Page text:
American Airlines and Delta vie for Japan Airlines

Posted on 14. Sep, 2009 by in Airlines, Blog

Over the weekend word leaked that both American Airlines (AA) and Delta (DAL) are competing to buy an interest in troubled Japan Airlines (JAL). AA is looking to keep its One World code share partner; DAL is attempting to wrest JAL away for its own alliance. The prize is Narita and its connecting flights to the rest of Asia.
The airlines are not the only players; the Japanese government(s) is involved as is a pending open skies agreement. To add to the complications the Japanese government just changed; the newly elected Democratic party of Japan takes over Wednesday.

It is apparent by quotes that the old government favored a deal with DAL. DAL recently bought Northwest Airline (NWA); NWA had a large presence at Tokyo’s’ Narita Airport with fifth freedom rights. Fifth freedom rights allow NWA, now DAL, to pick up passengers in Narita and fly them to another country. A deal between DAL and JAL would give them a strangle hold on the Narita hub before the open skies agreement is enacted. This would make the restructuring of JAL much easier and more effective.

No doubt this will be a front burner issue for the new government in Japan. As of yet they have not tipped their hand, except to have run on a platform promising: “greater scrutiny of the use of government funds”.

There are supporters in the Transport Ministry and JAL for both options. Reading between the lines, it seems DAL currently has the edge. Not only because of their larger presence in Japan, but also due to the fact they are the world’s largest airline and are growing their network. AA’s network has shrunk; they are trying to expand their reach via Joint Business Ventures (JBV). As of yet these JBVs have not been approved, and there is resistance in the US Justice Department.

JBVs are “virtual mergers”; they allow airlines to merge without the International ownership issues involved in a standard merger. This will not be a singular event, expect reaction by whoever looses the bid for JAL and other airlines. We are entering into the final phase of deregulation. Domestic carriers will move aggressively to consolidate inside their own borders and then enter into JBVs or expand internationally.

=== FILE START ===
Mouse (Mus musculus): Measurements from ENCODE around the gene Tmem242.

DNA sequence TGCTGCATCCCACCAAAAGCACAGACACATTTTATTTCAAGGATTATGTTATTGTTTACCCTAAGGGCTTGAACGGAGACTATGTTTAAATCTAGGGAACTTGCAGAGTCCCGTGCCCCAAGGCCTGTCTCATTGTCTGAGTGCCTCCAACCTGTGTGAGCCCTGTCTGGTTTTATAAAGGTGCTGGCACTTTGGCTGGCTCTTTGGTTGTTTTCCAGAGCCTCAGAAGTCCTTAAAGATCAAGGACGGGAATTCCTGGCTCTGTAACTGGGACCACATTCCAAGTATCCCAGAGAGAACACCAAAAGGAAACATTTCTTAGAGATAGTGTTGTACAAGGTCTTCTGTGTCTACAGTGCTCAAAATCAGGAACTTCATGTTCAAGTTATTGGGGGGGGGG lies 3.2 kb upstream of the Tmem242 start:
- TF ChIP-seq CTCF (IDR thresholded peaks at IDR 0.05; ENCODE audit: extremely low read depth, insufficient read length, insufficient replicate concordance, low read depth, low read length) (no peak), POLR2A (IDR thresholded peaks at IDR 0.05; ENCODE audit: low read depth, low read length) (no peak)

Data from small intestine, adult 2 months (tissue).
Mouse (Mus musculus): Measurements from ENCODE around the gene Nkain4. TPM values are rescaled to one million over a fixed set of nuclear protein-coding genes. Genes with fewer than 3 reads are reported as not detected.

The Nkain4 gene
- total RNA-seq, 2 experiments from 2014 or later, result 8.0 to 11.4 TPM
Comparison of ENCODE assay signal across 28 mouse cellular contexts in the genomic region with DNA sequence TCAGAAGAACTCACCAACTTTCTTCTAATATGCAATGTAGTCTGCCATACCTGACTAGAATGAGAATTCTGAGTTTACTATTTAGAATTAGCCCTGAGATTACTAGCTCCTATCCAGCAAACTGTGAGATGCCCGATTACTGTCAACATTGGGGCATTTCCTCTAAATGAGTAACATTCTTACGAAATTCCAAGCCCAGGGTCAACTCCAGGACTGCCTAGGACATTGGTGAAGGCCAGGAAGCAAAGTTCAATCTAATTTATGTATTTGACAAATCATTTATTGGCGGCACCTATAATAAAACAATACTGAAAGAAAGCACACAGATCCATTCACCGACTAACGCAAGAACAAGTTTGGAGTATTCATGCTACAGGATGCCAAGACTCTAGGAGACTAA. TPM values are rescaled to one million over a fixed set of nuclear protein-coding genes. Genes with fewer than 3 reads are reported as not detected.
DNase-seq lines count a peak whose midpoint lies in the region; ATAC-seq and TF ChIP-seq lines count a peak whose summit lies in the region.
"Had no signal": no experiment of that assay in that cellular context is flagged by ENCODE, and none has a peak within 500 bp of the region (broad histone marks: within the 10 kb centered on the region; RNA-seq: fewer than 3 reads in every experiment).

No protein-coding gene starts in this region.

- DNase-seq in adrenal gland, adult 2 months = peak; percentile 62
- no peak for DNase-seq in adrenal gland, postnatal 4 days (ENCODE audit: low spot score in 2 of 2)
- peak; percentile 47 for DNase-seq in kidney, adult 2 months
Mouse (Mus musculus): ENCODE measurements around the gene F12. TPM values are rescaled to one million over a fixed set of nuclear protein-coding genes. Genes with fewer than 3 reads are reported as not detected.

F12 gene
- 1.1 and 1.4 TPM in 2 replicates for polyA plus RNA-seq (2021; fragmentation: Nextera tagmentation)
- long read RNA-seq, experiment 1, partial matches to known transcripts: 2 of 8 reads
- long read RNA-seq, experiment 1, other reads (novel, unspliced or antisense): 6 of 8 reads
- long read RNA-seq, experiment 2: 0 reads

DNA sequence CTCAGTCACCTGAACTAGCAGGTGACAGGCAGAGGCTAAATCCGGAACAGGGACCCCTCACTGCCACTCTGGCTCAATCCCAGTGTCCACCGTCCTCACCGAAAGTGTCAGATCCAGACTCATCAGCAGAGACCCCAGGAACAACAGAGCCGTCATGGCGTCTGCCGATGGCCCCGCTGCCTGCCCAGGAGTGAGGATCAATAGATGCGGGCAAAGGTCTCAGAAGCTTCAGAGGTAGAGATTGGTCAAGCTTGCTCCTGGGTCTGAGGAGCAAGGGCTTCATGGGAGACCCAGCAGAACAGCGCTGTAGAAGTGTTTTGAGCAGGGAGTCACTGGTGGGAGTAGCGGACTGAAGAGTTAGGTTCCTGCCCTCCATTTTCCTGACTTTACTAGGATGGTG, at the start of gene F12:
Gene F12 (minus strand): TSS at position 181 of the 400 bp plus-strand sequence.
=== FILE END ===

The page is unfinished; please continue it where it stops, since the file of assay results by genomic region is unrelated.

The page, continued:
No Responses to “American Airlines and Delta vie for Japan Airlines”

  1. Rick 14 September 2009 at 16:24 #

    I have a very dim view of Narita Airport. It is cold / too big / difficult for transient travelers. Every single traveler to Asia that I know will not go there if Tokyo is not their ultimate destination. I actually preferred the old downtown Haneda Airport, but now that is domestic only & has been for 30 years I think.
    Anyway, I wonder how successful anybody will actually be trying to use Narita as a hub into the rest of asia. I know JAL did it, but that’s JAL. It’ll be another thing with AAL or DAL. Just my humble opinion.

  2. Chip 14 September 2009 at 17:08 #

    Northwest has done it for years via their fifth freedom rights. Nobody gives fifth freedom rights anymore, also known as cabatoge. The original lines Pan Am, TWA, NWA, etc had them because they were the only game in town. In fact TWA had a European hub into the 90’s If memory serves. As countries developed their own airlines they protected them via regulation. Now regulation is unwinding (open skies); but IMO nobody has the capital or desire to set up a new hub overseas. They are fighting over the code share with JAL. If they can take it the next step to a Joint Business Venture then they can set schedules (illegal now) and share revenue. In short expand their network with no or little investment.

    I share your opinion of Narita. I lived in Japan while attached to the USS Midway. In fact my second son knocked his front tooth out there the night we left, but thats another story……

  3. Rick 15 September 2009 at 07:23 #

    I don’t know the numbers, and I know many Northwest flight crew, but I think NWA have lost their luster in Asia long ago. Narita may work for them…it’s possible….but I tend to doubt it these days. Most folks I know would prefer UAL or Thai or Cathay Pacific….just better service and a better experience. Anyway, just the humble experience of an old traveler.

  4. Chip 15 September 2009 at 08:51 #

    I hear Singapore is the best! US crews have been beat down and demoralized for years. The constant shrinking, loss of pay and retirements etc. is the recipe for disaster in a service based industry. USA based airlines are OLD.

    Here are a few numbers I’ve heard recently at my airline: We now have only one flight attendant in their 20’s, no pilots. In fact we have few in their 30’s (pilots). 90% of AA pilots will be gone (even with age 65) in the next 12 or so years, 90%.

  5. Rick 15 September 2009 at 15:17 #

    Wow, those numbers are scary. Yes, Singapore Airlines is tops….I forgot to mention them. Personally I like Thai Airways very much as well. Cathay Pacific is no slouch either.

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